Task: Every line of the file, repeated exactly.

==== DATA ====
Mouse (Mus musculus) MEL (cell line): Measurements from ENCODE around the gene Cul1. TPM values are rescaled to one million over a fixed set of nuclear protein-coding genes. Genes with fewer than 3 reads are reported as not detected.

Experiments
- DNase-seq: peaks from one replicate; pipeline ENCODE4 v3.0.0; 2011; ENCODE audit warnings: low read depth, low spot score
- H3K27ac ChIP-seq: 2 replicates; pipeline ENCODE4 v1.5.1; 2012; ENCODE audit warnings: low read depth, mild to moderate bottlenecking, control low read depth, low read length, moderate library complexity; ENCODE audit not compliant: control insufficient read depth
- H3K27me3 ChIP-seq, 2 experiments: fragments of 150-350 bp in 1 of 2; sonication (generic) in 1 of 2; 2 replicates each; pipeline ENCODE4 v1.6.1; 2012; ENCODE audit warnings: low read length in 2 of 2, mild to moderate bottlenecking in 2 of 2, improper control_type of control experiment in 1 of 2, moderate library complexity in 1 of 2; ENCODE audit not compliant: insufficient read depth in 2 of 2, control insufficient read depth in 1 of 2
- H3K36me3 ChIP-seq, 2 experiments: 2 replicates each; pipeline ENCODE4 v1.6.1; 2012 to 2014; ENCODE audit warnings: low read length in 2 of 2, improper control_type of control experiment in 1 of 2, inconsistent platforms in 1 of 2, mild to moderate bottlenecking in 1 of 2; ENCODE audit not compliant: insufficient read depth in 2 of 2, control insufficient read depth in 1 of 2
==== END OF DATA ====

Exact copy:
Mouse (Mus musculus) MEL (cell line): Measurements from ENCODE around the gene Cul1. TPM values are rescaled to one million over a fixed set of nuclear protein-coding genes. Genes with fewer than 3 reads are reported as not detected.

Experiments
- DNase-seq: peaks from one replicate; pipeline ENCODE4 v3.0.0; 2011; ENCODE audit warnings: low read depth, low spot score
- H3K27ac ChIP-seq: 2 replicates; pipeline ENCODE4 v1.5.1; 2012; ENCODE audit warnings: low read depth, mild to moderate bottlenecking, control low read depth, low read length, moderate library complexity; ENCODE audit not compliant: control insufficient read depth
- H3K27me3 ChIP-seq, 2 experiments: fragments of 150-350 bp in 1 of 2; sonication (generic) in 1 of 2; 2 replicates each; pipeline ENCODE4 v1.6.1; 2012; ENCODE audit warnings: low read length in 2 of 2, mild to moderate bottlenecking in 2 of 2, improper control_type of control experiment in 1 of 2, moderate library complexity in 1 of 2; ENCODE audit not compliant: insufficient read depth in 2 of 2, control insufficient read depth in 1 of 2
- H3K36me3 ChIP-seq, 2 experiments: 2 replicates each; pipeline ENCODE4 v1.6.1; 2012 to 2014; ENCODE audit warnings: low read length in 2 of 2, improper control_type of control experiment in 1 of 2, inconsistent platforms in 1 of 2, mild to moderate bottlenecking in 1 of 2; ENCODE audit not compliant: insufficient read depth in 2 of 2, control insufficient read depth in 1 of 2